The [pipe] dream of governments is to construct and implement a regulatory framework which is able to, somehow, filter all of the net positives associated with blockchain technology, including all of the various things that it will generate – taxable income, output, jobs – while foolishly believing they can shun 100% of nefarious activities which Cryptocurrencies are poorly branded as being the sole perpetrator of, despite the fact that they are in a significant minority compared to their older counterparts.

Currently,  the UK Treasury Select Committee has been calling for the country's Financial Conduct Authority to be given legal powers to safeguard consumers, and maintain some semblance of market integrity with regards to the matters of ICOs and coin exchanges. As part of that, this committee calls for a new line of Anti-Money Laundering regulations for cryptocurrencies (the irony). It's through this that the committee hopes to make the City of London a global digital currency center.

A pessimist is what an optimist calls a realist, however, and the question is this: how on earth does the FCA think it's going to do this? Especially considering that things, financially speaking have become far more shoestring? This is the same organization which has one employee per 15 firms in the UK, and now it wants to add international coin exchanges and ICOs to the list.

At the moment, the UK's departure from the EU is already going to put the pressure on them. According to the FCA Chairman, Charles Randell, he stated that the organization's spending of £30 million on preparing for the eventual departure from the EU has forced them to make ‘difficult decisions' on their budget. If we take into consideration that this is an understaffed, underfunded organization already, it's now sniping for cryptocurrencies and exchanges… Sisyphus indeed.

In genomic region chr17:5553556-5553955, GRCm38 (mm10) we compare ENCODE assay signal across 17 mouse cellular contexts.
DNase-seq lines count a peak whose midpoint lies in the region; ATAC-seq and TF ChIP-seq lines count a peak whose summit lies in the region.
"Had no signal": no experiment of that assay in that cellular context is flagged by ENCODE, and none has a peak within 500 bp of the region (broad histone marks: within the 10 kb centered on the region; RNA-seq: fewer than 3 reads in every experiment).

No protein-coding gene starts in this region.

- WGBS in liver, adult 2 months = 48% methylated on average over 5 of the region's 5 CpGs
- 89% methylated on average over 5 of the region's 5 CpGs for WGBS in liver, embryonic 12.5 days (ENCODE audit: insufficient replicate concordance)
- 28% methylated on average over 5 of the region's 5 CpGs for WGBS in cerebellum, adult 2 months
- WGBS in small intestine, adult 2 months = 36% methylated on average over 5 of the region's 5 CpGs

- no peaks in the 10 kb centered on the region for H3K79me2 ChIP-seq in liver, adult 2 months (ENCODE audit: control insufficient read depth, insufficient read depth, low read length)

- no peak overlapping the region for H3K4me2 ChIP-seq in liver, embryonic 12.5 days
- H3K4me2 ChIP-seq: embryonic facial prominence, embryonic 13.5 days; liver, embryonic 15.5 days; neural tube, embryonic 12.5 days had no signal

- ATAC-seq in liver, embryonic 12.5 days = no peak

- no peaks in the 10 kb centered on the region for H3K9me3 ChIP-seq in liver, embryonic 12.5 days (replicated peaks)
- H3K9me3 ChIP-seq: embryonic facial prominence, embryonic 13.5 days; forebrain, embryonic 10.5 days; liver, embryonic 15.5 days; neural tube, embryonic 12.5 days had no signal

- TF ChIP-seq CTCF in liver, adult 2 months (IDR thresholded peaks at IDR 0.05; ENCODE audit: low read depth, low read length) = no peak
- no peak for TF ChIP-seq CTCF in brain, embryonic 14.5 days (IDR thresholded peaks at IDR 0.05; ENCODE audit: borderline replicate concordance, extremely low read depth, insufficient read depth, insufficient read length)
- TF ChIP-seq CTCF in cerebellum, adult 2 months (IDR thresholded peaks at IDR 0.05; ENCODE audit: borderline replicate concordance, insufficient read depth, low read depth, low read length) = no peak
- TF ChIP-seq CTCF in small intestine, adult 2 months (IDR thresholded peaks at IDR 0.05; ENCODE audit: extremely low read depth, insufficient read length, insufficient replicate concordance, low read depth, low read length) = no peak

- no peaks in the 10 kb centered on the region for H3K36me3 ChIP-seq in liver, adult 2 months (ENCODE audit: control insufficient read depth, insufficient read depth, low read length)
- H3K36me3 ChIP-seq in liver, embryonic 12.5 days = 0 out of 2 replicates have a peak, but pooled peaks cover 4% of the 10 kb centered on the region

Having a Britain which must now forge its own path in terms of regulation may find itself missing out on the wider anti-money laundering intiative's set out by the EU, or fortunate enough to avoid them and forge its own free-trade approach.

There have been other jurisdictions which have put forward their own tough rules, such as New York, which has discovered first-hand that attempting to regulate international exchanges is, as Top Gear was once known for saying, ‘Ambitious but rubbish.'

Where these countries and federations may seek to put the metaphysical screws to crypto, perhaps Britain can take a leaf from Malta's book, and make life easier, with firm but fair rules on a crypto market it takes time to understand.

One of the ways that Britain can make a start on pushing the boulder is for it to clean up the number of firms which are registered with Companies House. As has been the case before (and during) crypto, this has been a conduit for shell companies and scams. U.K. corporate entities made up a large part of the customer base of Danske Bank’s Estonian branch, which is at the center of a vast money-laundering scandal.

Crypto doesn't need a leash for countries to yank on, it needs a guiding and re-assuring hand from a government that takes the time needed to weave effectively around it. To do otherwise would be to relegate Britain to secondary importance in the same thing that the City of London wants to become a hub for.